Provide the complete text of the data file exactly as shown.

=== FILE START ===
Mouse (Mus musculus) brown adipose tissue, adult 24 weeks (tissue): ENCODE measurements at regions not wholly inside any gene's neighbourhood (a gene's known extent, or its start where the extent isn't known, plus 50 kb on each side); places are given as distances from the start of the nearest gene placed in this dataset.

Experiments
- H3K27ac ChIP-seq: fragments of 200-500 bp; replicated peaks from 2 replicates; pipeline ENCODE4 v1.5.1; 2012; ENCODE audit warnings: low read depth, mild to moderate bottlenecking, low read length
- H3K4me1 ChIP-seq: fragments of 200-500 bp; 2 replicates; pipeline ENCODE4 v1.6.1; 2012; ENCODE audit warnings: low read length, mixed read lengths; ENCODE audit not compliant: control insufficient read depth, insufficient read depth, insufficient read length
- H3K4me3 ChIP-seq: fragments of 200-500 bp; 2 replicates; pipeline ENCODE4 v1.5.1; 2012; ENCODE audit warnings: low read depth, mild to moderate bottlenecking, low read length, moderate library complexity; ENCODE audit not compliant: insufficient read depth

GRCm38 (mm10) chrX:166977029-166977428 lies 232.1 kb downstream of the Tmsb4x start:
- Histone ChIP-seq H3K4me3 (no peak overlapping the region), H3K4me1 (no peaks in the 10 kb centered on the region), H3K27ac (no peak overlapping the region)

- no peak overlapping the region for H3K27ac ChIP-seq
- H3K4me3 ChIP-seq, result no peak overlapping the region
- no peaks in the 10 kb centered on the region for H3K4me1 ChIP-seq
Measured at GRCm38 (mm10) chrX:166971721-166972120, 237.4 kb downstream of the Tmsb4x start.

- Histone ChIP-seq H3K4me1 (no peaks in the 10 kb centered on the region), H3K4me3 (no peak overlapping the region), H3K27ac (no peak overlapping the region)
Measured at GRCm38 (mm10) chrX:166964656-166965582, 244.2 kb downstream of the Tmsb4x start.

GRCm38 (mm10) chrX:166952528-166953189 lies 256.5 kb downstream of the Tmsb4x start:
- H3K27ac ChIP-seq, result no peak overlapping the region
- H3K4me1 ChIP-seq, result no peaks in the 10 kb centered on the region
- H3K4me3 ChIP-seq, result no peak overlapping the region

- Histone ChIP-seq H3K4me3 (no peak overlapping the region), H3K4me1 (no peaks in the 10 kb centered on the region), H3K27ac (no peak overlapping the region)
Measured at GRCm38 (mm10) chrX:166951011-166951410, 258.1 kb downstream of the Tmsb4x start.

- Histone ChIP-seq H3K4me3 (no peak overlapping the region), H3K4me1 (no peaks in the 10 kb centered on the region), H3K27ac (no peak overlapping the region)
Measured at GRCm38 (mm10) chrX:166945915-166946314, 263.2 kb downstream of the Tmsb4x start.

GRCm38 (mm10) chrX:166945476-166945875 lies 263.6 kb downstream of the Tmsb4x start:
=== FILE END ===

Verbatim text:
Mouse (Mus musculus) brown adipose tissue, adult 24 weeks (tissue): ENCODE measurements at regions not wholly inside any gene's neighbourhood (a gene's known extent, or its start where the extent isn't known, plus 50 kb on each side); places are given as distances from the start of the nearest gene placed in this dataset.

Experiments
- H3K27ac ChIP-seq: fragments of 200-500 bp; replicated peaks from 2 replicates; pipeline ENCODE4 v1.5.1; 2012; ENCODE audit warnings: low read depth, mild to moderate bottlenecking, low read length
- H3K4me1 ChIP-seq: fragments of 200-500 bp; 2 replicates; pipeline ENCODE4 v1.6.1; 2012; ENCODE audit warnings: low read length, mixed read lengths; ENCODE audit not compliant: control insufficient read depth, insufficient read depth, insufficient read length
- H3K4me3 ChIP-seq: fragments of 200-500 bp; 2 replicates; pipeline ENCODE4 v1.5.1; 2012; ENCODE audit warnings: low read depth, mild to moderate bottlenecking, low read length, moderate library complexity; ENCODE audit not compliant: insufficient read depth

GRCm38 (mm10) chrX:166977029-166977428 lies 232.1 kb downstream of the Tmsb4x start:
- Histone ChIP-seq H3K4me3 (no peak overlapping the region), H3K4me1 (no peaks in the 10 kb centered on the region), H3K27ac (no peak overlapping the region)

- no peak overlapping the region for H3K27ac ChIP-seq
- H3K4me3 ChIP-seq, result no peak overlapping the region
- no peaks in the 10 kb centered on the region for H3K4me1 ChIP-seq
Measured at GRCm38 (mm10) chrX:166971721-166972120, 237.4 kb downstream of the Tmsb4x start.

- Histone ChIP-seq H3K4me1 (no peaks in the 10 kb centered on the region), H3K4me3 (no peak overlapping the region), H3K27ac (no peak overlapping the region)
Measured at GRCm38 (mm10) chrX:166964656-166965582, 244.2 kb downstream of the Tmsb4x start.

GRCm38 (mm10) chrX:166952528-166953189 lies 256.5 kb downstream of the Tmsb4x start:
- H3K27ac ChIP-seq, result no peak overlapping the region
- H3K4me1 ChIP-seq, result no peaks in the 10 kb centered on the region
- H3K4me3 ChIP-seq, result no peak overlapping the region

- Histone ChIP-seq H3K4me3 (no peak overlapping the region), H3K4me1 (no peaks in the 10 kb centered on the region), H3K27ac (no peak overlapping the region)
Measured at GRCm38 (mm10) chrX:166951011-166951410, 258.1 kb downstream of the Tmsb4x start.

- Histone ChIP-seq H3K4me3 (no peak overlapping the region), H3K4me1 (no peaks in the 10 kb centered on the region), H3K27ac (no peak overlapping the region)
Measured at GRCm38 (mm10) chrX:166945915-166946314, 263.2 kb downstream of the Tmsb4x start.

GRCm38 (mm10) chrX:166945476-166945875 lies 263.6 kb downstream of the Tmsb4x start: